Interviews with Patient Care Assistant (PCA) #1 on 05/08/13 at 10:05 AM, and with RN #1 on 05/08/13 at 12:00 PM and on 05/09/13, at 12:55 PM revealed on 04/19/13, after RN #2 inserted the NG tube, RN #1 administered the oral contrast solution to Patient #2 through the NG tube. RN #1 stated she thinned the 450 milliliters (ml) of oral contrast with approximately 300 ml of water (total of 750 ml) to make administration through the NG tube easier. RN #1 reported Patient #2 audibly started to "rattle" halfway through the administration of the oral contrast solution. The RN stated the patient's lungs sounded "wet" and she wanted to "wait" to complete the administration of the oral contrast; however, the patient's family insisted the contrast be given. RN #1 stated she proceeded after she verified the NG tube placement again and administered the remaining contents of the oral contrast. RN #1 stated after completion of the first bottle of contrast, Patient #2 "coughed up contrast;" the RN and PCA changed the patient's gown, and the patient stopped breathing and had no pulse. PCA #1 confirmed RN #1's statement but described the audible lung sounds as the patient began to "gurgle."

Review of Patient #2's "CODE 1 RECORD" dated 04/19/13, revealed the "code" began at 9:30 PM; emergency room (ER) Physician #1 intubated the patient at 9:35 PM; and the "code" ended at 9:45 PM.

Interviews on 05/07/13 at 9:50 AM with Respiratory Therapist (RT) #1, on 05/09/13 at 7:05 AM with RN #4, and on 05/09/13 at 7:25 AM with RN #5 revealed they had responded to the "code" announced for Patient #2 on 04/19/13. According to RT #1, RN #4, and RN#5, the patient was unresponsive and a white substance was expelled from Patient #2's mouth and onto the bed during chest compressions.

Interviews on 05/08/13 at 10:15 AM with RT #2 and at 4:00 PM with ER Physician #1 revealed they responded to the "code" called for Patient #2 on 04/19/13. The interviews revealed upon their arrival to the bedside of Patient #2, they observed a white substance in the patient's mouth. ER Physician #1 stated he had to suction the white substance from the patient's mouth to visualize the trachea prior to intubation. The interview revealed the same white substance came out of the endotracheal tube (a tube placed into the windpipe/trachea to maintain an airway) following intubation.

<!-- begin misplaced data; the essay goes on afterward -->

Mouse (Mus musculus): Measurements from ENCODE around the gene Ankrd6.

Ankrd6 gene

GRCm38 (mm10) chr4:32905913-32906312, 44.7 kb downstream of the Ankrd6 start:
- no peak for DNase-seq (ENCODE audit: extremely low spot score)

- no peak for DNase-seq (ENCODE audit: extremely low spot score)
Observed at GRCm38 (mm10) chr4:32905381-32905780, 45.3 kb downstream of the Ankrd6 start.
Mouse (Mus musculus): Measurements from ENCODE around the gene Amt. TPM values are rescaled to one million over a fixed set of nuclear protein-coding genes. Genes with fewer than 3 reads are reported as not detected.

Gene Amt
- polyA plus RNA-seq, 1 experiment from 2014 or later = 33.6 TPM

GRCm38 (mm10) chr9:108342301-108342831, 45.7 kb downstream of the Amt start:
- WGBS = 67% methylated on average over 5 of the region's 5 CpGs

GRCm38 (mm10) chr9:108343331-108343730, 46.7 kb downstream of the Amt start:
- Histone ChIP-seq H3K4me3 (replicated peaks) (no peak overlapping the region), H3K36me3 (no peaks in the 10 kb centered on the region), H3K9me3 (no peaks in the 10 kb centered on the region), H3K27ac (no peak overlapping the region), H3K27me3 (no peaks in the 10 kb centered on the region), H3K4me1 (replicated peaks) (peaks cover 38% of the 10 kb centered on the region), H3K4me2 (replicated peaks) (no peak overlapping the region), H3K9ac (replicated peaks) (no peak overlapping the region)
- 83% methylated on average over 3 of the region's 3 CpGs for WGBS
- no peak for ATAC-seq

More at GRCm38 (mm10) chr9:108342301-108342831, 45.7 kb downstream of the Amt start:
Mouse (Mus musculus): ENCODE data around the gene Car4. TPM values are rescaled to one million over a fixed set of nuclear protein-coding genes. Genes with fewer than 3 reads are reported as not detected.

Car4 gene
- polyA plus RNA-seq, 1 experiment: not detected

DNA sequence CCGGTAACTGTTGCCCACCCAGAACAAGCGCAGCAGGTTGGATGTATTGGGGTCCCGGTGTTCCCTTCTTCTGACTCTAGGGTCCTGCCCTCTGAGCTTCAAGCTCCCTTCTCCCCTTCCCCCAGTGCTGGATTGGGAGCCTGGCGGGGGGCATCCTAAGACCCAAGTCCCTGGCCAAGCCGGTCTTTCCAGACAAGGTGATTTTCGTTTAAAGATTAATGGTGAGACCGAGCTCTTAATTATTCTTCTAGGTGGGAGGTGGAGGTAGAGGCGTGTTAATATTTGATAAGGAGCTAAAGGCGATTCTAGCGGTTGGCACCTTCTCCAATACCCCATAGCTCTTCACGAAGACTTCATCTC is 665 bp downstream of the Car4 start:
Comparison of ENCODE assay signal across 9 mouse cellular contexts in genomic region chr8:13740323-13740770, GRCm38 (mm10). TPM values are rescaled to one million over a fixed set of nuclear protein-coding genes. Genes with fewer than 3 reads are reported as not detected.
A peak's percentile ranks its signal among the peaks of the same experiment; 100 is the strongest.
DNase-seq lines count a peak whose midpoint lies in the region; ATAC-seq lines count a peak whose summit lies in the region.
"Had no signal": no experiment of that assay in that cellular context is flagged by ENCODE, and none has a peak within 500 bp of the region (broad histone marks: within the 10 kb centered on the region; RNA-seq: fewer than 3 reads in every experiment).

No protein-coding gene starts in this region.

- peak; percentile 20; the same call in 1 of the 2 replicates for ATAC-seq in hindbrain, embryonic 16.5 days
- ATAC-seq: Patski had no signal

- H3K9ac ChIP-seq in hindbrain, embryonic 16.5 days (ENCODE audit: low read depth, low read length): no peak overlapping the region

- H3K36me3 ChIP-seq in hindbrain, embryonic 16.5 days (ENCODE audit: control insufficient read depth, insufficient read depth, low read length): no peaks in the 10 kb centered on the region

Interviews on 05/09/13 at 6:55 AM with RN #3 and at 11:25 AM with RN #6 revealed they were present during Patient #2's "code" on 04/19/13, and remained with the patient until he/she was transported and admitted to the Critical Care Unit (CCU). RN #6 reported upon admission to the CCU Patient #2's NG tube was removed because she was unable to verify placement of the NG tube with auscultation. The interviews revealed RN #3 inserted an Oral Gastric (OG) tube prior to obtaining the second chest x-ray on 04/19/13 at 11:00 PM.

Review of Patient #2's chest x-ray reports revealed on 04/19/13 at 1:16 PM, before the administration of the contrast solution, there was small effusion in the left lung and the right lung was clear. The chest x-ray report for Patient #2 on 04/19/13 at 11:11 PM (2 hours after the administration of the contrast solution) revealed there was right basilar pneumonia and chronic change versus left upper lobe pneumonia. A review of the report of a chest x-ray obtained on 04/20/13 revealed, "Right basilar consolidation (thick viscous fluid) and left upper lobe consolidation stable."

Interview conducted on 05/08/13, at 4:35 PM, with Radiologist #1 while reviewing Patient #2's chest x-rays electronically from 04/19/13, revealed the first chest x-ray obtained at 1:16 PM was read at 2:56 PM which showed nothing. Then the patient's second chest x-ray obtained at 11:11 PM on 04/19/13, showed an NG tube in the stomach and pneumonia bilaterally. Radiologist #1 stated the consolidation on Patient #2's chest x-rays could be oral contrast. The interview revealed the change in Patient #2's chest x-rays was likely caused by aspiration of a substance.